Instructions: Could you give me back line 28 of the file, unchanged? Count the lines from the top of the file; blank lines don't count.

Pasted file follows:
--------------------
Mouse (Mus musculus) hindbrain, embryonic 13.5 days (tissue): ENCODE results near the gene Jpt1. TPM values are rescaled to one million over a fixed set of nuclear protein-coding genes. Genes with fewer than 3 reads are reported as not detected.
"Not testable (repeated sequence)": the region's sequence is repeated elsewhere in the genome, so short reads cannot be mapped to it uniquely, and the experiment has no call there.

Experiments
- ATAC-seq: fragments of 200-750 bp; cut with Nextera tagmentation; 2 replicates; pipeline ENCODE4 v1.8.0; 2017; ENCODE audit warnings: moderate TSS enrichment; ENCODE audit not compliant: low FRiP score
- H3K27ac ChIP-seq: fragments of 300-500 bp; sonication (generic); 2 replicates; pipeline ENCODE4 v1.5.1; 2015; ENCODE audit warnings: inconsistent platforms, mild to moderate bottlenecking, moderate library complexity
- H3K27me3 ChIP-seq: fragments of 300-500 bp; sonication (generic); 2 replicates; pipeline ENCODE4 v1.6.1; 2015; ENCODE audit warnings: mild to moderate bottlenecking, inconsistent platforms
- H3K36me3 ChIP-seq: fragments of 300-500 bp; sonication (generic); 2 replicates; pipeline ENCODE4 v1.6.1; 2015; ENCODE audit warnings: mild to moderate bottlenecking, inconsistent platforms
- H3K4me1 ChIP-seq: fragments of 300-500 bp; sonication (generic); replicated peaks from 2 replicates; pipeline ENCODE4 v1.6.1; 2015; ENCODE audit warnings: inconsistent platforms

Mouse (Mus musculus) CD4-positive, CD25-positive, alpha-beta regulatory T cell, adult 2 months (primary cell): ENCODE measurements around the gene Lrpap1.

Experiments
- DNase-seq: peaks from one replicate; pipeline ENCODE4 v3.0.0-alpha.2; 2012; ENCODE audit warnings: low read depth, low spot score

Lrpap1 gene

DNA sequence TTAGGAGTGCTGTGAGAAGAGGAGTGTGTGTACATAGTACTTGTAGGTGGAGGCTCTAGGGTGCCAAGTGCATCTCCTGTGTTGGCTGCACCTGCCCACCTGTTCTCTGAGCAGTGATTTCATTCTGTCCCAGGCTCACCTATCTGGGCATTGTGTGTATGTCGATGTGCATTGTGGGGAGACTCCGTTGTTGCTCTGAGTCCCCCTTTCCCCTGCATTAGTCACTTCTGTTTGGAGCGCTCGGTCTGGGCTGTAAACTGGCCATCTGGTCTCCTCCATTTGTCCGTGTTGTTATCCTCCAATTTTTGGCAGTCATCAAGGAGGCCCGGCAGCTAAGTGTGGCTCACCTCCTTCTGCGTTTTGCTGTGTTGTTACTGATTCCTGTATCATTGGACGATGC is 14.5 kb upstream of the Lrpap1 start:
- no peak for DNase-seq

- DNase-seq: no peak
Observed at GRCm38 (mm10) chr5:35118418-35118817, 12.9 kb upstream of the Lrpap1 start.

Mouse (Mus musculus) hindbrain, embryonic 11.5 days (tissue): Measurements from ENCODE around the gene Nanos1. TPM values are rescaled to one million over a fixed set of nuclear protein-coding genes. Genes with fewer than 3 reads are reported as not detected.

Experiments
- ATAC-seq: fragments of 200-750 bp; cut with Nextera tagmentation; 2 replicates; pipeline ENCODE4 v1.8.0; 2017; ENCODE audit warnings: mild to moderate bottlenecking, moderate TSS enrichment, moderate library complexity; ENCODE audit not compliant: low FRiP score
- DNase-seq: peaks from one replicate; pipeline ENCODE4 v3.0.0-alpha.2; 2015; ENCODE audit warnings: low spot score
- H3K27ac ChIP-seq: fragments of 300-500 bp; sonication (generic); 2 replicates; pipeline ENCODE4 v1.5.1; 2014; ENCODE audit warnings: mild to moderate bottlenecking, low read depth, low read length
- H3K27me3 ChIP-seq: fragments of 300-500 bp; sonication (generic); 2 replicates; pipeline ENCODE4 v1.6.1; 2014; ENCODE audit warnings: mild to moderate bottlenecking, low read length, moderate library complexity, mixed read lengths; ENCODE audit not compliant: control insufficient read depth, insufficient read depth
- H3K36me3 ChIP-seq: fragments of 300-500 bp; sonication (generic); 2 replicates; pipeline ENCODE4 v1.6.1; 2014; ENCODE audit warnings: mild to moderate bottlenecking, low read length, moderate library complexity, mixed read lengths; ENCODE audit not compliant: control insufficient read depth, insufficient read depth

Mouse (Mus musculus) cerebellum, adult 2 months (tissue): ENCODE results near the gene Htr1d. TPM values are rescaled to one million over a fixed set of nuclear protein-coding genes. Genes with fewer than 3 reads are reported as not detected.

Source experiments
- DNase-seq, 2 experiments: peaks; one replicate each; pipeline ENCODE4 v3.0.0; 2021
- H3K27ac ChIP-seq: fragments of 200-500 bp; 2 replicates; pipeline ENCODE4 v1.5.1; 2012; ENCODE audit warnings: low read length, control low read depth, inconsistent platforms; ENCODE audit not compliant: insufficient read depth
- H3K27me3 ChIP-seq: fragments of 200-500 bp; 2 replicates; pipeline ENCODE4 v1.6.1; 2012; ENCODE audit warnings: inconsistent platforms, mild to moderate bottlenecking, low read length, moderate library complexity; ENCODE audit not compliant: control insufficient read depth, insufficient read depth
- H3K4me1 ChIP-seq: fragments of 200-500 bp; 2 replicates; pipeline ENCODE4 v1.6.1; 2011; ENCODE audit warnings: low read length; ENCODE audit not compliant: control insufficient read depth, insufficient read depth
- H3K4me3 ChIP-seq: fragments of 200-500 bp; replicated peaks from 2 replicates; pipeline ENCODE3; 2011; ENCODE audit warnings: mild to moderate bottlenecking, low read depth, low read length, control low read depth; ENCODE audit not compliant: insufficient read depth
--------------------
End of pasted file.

- H3K27me3 ChIP-seq: fragments of 200-500 bp; 2 replicates; pipeline ENCODE4 v1.6.1; 2012; ENCODE audit warnings: inconsistent platforms, mild to moderate bottlenecking, low read length, moderate library complexity; ENCODE audit not compliant: control insufficient read depth, insufficient read depth